A smart way to get kids learning: part 3 of 6
Marshall Carroll of Canada's Smartest Person helps parents respect all forms of intelligence
When Marshall Carroll of Winnipeg entered CBC’s contest to find Canada’s Smartest Person, he was one of thousands that applied and one of only four that were chosen to appear on the show. Carroll, a high school chemistry teacher and part-time university chemistry professor, loves to engage his students—and what better way than to have their teacher appear on television?
“I like to do role playing and things like that in my class and I think things like that help drive the point home,” said Carroll. “Because teaching chemistry can at times be quite abstract, so when I’m in the mood I go all out, and the students appreciate it. They’ll come up to me afterwards and say thank you for that lesson, or I get it now, I understand now, because you gave an analogy, or you did a role play, and that feels good.”
In the same way, Carroll believes we can all engage our own kids, especially when we take them out into nature for a hike or on a camping trip. The key is to be aware of the nine different forms of intelligence that the show on CBC featured. Part three of this six-part series takes a look at how you can engage your kids linguistically and help them both hear and tell the stories nature has to offer.
Nature may not seem the ideal place to tap into your child’s linguistic side, but understanding spoken and written languages and learning to express them is something that’s very important when learning the history of a place, a person, wildlife or other things found in nature. It’s also a great tool to develop within kids so that they can in turn share that history with others.
“Visitors centres and parks programs are a great way to learn the history of a visited area,” said Carroll. “Reading printed placards within the centre, going on guided tours of indoor and outdoor areas and taking part in living history exhibits that place you right into the thick of things help kids to learn and share these stories and helps teach kids that more than just a great place to camp, some of the areas you visit also have a story of their own to tell.”
Letting kids explore so that they can have some stories of their own to tell is something Carroll feels is an important part of the outdoor experience, no matter what their age.
“It doesn’t matter the age of the kids—they can be young or they could be teenagers—just let them explore,” said Carroll. “Everyone worries too much about things like ‘Oh, don’t go into that bush, you’ll get poison ivy.’ Well, so they do—it’ll be a good learning experience and a good story when they’re older.”
Here are a few ways to stimulate kids linguistically and getting them talking:
1. Show kids how they can use a shoebox and tinfoil to make a solar oven to make s’mores. Using solar energy versus burning a fossil fuel like wood can get them talking about fossil fuels and the environment.
“It’s a pretty powerful way of showing kids we’ve got to think of different ways,” said Carroll.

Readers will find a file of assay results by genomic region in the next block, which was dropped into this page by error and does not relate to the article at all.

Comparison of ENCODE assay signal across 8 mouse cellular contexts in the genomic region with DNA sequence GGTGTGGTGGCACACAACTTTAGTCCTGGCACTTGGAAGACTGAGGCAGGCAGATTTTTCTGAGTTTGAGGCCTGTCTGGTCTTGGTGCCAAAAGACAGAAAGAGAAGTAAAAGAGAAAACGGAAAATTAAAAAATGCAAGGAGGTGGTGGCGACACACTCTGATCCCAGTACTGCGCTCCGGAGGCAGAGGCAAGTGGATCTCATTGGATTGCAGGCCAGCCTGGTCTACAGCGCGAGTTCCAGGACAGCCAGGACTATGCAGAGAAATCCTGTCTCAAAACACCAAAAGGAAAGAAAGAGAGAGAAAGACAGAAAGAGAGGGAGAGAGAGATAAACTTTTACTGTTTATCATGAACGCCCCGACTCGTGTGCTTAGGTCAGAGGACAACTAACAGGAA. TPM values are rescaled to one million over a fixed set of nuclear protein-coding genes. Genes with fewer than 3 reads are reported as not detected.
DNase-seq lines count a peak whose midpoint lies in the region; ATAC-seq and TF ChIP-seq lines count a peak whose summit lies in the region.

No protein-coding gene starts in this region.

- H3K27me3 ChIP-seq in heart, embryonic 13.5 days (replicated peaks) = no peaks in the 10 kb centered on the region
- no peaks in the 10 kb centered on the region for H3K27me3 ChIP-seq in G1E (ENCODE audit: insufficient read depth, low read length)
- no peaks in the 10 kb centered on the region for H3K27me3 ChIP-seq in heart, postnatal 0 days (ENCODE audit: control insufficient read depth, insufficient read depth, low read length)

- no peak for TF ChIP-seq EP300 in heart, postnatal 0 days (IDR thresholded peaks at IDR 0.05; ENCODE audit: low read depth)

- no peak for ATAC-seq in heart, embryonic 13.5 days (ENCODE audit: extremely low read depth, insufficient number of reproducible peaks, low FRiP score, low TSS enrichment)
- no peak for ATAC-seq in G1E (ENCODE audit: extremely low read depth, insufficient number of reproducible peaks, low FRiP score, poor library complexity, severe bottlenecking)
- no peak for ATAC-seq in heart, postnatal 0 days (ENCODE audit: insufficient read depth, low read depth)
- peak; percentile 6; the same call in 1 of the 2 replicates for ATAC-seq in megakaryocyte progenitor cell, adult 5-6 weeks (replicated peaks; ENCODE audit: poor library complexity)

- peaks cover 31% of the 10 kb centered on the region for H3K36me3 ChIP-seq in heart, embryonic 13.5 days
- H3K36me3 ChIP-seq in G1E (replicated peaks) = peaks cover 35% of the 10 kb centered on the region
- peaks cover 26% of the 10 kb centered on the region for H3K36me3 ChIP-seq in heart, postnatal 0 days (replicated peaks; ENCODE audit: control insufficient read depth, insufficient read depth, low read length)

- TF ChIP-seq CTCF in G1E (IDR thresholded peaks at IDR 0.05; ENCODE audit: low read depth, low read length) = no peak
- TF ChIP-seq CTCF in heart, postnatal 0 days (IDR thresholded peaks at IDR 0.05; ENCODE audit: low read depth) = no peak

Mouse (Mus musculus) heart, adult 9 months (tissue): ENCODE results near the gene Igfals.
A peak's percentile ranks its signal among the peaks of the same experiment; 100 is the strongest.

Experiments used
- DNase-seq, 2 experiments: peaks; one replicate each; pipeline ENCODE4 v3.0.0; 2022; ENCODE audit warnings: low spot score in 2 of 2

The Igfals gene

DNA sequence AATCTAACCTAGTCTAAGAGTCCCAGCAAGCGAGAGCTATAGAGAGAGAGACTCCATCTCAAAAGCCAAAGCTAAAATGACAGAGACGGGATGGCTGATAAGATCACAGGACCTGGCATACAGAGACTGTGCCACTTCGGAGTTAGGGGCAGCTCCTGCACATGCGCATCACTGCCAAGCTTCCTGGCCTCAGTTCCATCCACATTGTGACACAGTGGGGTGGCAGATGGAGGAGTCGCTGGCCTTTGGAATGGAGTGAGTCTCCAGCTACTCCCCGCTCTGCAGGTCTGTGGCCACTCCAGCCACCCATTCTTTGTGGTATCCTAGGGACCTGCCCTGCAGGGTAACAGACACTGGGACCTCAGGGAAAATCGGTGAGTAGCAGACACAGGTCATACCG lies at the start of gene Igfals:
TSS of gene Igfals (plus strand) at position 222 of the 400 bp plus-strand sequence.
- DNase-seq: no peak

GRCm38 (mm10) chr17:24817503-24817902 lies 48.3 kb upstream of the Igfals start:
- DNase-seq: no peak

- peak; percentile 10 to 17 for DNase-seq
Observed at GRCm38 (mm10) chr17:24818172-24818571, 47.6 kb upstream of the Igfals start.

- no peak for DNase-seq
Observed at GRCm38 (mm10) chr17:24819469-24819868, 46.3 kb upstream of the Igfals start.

Keep them talking by having kids list others ways they can save the environment while out camping.
2. Let kids listen to oral histories at attractions, whether they are taped versions played in a display or live presentations given by guides or elders. Hearing people tell stories directly helps to engage a child’s imagination.
3. After learning a bit about the area’s natural history, have kids create their own bingo cards with words or pictures, depending on their ages. When out on hikes or exploring, they can then mark off those items they see or experience firsthand.
4. When looking at the night sky and identifying constellations, have kids describe what it is they see in the stars and have them come up with the stories to go along with what they see.
5. Collect rocks or pieces of driftwood while you’re out hiking and create your own inuksuk from the pieces. Have kids create a story to go along with their creation.
6. Encourage kids to take part in the hands-on activities offered at the many parks and attractions. Taking part in historic re-enactments or getting down and dirty in archaeological digs will increase the chances that the stories associated will be more firmly entrenched in a child’s memory.
7. Learn some campfire songs. The musical quality and the rhythm of words strengthen linguistic abilities. Try some old favourites like: Down By the Bay; There Was an Old Lady Who Swallowed a Fly; On Top of Spaghetti; John Jacob Jingleheimer Schmidt; Purple Stew; Baby Bumble Bee and more. You can often find MP3s of the songs to download, which lets you play and learn the songs as you travel to your destination.
8. Take one of Carroll’s favourite ideas and make it your own: “I love the number seven, and when engaging my students I’ll often have them list things quickly in sevens,” said Caroll. Have kids name seven things with a common theme, such as types of insects, fun things to do on a camping trip, colours of the rainbow, flowers, etc.
9. Download an app from the Audubon Society that gives you examples of many different types of bird calls. Listen to them with your kids, then have the kids try to repeat them and see if they get a reply.
10. Tell ghost stories around the campfire. You’ll want to make sure that stories are age-appropriate, but telling tales around the campfire is a great way to build your child’s storytelling abilities.